New CEO Outlines Priorities


The newly appointed chief executive for Financial Advice New Zealand was announced last week (see: New CEO Announced…).

Former Member of Parliament, Katrina Shanks, will take on the role from 5 June and says she is looking forward to take New Zealand on a journey exploring financial advice and how it can help New Zealanders make better choices in their lives.

“I have a strong public service driver to who I am and so I was fortunate enough to be able to serve the public being a Member of Parliament and help people in that process,” said Shanks.

Incoming Financial Advice NZ CEO, Katrina Shanks

“I see financial advisers as an important role in ensuring New Zealanders have got an awareness of what financial advice is but more importantly that financial advice can improve the financial health of all New Zealanders,” she said.

Shanks outlined three priorities she will focus on once she begins leading the new association:

  1. Communication: Establishing a clear and transparent form of communication with members on weekly or fortnightly basis;
  2. Promotion to the public: Such as developing an initial awareness campaign about what financial advice is;
  3. Advocacy: Identifying policy areas that can be developed further and advocated for the change, such as opportunities with KiwiSaver to increase savings in NZ.

She said financial advisers are the professionals with the skills to be able to assist New Zealanders in making good financial choices, which in turn helps move their families, their communities and their society ahead as a whole.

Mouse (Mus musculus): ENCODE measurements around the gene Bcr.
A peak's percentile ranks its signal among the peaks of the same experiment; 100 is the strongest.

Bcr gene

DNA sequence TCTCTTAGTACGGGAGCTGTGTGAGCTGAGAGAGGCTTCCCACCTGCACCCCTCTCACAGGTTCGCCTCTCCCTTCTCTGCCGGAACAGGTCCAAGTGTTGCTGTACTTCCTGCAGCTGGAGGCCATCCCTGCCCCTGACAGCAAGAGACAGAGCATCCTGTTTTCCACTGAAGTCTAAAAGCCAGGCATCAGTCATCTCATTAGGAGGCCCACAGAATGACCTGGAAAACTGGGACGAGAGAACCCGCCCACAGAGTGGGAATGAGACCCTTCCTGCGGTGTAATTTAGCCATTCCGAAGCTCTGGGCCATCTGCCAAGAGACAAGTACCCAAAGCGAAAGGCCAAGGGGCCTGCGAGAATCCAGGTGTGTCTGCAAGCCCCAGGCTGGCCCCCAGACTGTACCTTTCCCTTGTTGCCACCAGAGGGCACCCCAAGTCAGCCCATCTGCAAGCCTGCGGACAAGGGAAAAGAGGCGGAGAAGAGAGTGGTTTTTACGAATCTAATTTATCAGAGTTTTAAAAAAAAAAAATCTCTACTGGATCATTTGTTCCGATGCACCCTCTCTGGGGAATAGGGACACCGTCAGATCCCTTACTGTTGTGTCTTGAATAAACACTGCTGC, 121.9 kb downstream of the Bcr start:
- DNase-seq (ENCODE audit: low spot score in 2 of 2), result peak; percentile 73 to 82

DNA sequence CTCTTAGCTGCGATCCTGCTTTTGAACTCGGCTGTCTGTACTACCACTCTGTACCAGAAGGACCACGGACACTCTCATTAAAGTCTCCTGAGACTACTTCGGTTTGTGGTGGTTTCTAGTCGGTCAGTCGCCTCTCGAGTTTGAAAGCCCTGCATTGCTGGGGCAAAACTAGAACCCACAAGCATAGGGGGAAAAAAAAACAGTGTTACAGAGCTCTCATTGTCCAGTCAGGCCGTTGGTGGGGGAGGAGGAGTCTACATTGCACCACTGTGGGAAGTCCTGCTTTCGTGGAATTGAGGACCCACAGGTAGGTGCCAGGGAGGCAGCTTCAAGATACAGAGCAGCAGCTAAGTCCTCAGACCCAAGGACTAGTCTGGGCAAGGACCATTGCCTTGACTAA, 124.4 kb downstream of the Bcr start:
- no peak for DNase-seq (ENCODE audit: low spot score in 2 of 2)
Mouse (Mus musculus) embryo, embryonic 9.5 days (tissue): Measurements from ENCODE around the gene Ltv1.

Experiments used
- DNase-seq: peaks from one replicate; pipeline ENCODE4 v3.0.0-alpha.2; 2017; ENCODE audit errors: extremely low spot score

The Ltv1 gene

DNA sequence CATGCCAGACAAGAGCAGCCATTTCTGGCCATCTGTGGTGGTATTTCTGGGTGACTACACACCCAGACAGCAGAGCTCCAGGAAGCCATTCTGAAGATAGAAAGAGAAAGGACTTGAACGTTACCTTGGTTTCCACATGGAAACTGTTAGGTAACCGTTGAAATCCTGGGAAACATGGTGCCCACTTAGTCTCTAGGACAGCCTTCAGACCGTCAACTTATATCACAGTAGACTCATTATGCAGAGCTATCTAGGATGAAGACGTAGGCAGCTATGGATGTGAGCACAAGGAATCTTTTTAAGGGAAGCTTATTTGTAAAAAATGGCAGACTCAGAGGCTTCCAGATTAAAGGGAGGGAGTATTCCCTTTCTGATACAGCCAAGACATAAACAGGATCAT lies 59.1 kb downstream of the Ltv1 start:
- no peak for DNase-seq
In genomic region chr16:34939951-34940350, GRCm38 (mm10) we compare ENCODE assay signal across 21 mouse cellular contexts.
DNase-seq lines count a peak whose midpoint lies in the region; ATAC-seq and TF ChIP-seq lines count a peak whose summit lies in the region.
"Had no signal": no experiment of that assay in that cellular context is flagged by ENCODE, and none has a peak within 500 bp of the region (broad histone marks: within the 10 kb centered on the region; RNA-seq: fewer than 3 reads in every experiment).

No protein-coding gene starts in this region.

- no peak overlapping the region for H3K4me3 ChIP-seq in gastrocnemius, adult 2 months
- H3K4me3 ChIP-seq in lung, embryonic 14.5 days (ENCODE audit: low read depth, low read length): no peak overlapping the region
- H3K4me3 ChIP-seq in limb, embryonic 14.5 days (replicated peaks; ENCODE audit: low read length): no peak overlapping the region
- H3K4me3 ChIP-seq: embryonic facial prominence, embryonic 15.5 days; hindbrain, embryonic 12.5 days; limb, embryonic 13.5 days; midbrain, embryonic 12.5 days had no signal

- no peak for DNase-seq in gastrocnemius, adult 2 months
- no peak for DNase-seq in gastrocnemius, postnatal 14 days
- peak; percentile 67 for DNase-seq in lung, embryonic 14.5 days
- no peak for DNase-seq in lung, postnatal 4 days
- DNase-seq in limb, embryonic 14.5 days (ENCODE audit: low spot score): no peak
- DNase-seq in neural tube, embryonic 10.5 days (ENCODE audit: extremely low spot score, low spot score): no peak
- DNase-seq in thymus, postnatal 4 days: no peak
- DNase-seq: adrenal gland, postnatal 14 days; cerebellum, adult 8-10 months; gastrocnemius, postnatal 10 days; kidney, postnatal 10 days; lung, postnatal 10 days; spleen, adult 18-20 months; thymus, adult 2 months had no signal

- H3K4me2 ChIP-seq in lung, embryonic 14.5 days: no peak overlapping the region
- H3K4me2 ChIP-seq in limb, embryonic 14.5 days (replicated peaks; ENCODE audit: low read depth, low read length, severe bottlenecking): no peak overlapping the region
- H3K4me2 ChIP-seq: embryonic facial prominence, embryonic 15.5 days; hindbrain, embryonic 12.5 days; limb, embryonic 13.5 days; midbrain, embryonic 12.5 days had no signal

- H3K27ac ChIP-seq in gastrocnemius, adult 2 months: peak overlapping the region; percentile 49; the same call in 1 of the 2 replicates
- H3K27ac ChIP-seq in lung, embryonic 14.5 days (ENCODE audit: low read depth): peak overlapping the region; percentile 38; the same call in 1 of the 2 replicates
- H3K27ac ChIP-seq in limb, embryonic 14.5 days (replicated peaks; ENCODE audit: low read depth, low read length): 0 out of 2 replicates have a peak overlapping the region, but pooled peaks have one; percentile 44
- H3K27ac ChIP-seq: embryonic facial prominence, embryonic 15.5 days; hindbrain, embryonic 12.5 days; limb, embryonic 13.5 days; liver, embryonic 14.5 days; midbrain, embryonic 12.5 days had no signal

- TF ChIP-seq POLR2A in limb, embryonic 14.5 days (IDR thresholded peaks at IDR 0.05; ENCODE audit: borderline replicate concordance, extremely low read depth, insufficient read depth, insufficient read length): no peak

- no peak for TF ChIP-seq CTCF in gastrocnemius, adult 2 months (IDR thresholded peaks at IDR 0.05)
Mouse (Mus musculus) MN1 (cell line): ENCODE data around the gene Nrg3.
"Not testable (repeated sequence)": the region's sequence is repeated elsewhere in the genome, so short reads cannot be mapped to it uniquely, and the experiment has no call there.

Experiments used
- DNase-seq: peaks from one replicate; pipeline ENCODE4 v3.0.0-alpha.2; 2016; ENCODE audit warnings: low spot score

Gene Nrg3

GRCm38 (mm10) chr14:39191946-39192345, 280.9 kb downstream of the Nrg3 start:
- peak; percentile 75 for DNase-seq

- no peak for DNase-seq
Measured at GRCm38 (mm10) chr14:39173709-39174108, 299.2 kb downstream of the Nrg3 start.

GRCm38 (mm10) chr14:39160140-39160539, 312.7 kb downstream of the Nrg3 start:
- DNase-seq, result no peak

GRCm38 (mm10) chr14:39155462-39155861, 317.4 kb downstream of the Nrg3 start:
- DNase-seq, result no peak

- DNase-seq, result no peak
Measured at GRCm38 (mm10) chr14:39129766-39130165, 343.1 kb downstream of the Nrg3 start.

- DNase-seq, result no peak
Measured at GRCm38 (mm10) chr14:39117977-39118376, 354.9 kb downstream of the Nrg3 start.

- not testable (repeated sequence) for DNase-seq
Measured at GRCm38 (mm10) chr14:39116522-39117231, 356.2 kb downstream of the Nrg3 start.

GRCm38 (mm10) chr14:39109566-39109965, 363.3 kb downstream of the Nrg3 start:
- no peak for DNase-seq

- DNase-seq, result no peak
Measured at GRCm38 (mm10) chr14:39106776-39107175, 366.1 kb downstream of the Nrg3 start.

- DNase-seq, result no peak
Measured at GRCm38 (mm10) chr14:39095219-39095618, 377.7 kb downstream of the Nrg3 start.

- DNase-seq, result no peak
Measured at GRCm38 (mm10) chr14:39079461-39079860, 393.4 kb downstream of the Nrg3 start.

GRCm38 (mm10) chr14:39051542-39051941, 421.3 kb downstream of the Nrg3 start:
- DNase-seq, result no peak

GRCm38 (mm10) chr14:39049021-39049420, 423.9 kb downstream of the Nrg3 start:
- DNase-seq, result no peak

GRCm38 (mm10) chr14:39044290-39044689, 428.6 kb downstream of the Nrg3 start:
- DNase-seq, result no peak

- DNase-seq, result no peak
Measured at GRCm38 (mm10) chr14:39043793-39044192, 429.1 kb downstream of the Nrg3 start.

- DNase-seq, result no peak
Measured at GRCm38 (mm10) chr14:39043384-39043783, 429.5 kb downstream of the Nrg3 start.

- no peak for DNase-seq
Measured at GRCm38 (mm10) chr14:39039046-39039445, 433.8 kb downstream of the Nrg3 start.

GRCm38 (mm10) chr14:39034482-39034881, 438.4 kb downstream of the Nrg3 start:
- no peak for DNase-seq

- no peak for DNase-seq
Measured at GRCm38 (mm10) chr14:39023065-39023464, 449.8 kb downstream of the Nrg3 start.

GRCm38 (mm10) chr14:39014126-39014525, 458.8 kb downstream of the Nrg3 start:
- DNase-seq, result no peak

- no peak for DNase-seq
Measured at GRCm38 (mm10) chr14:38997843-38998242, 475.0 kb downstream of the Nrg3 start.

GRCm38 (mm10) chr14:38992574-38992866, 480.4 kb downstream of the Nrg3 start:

“I think having people with the skills to be able to help you make those decisions are invaluable,” she said.

Shanks explained there are many crossovers between her new role and her former position as CEO of the Funeral Directors Association of NZ, as both are membership-based organisations.

“I understand the importance of membership and the importance that members feel of value in their membership when they belong to an industry association like this one,” she said.

She said understanding the importance of advocacy is also crucial. “I worked very closely with the decision and policy makers and sat on all of the tables for the cross agency groups which impacted our sector, to ensure that we were sitting with the policy and decision makers and not commenting on what they were doing,” Shanks explained.

“For me, I think a lot about, holistically, what life can look like and how we get the best value out of our lives.”

Over the past few years in her career, Shanks said she has thought a great deal about how a better work-life balance can be achieved.

“I think many of us who are in our 40s plus have been on a travolator for a very long time and we drive ourselves to do better and sometimes we leave behind that work-life balance in doing that,” she explained. “I think the next generation coming through actually is opening our eyes to how we can make that balance look better.

“For me, I think a lot about, holistically, what life can look like and how we get the best value out of our lives,” she said.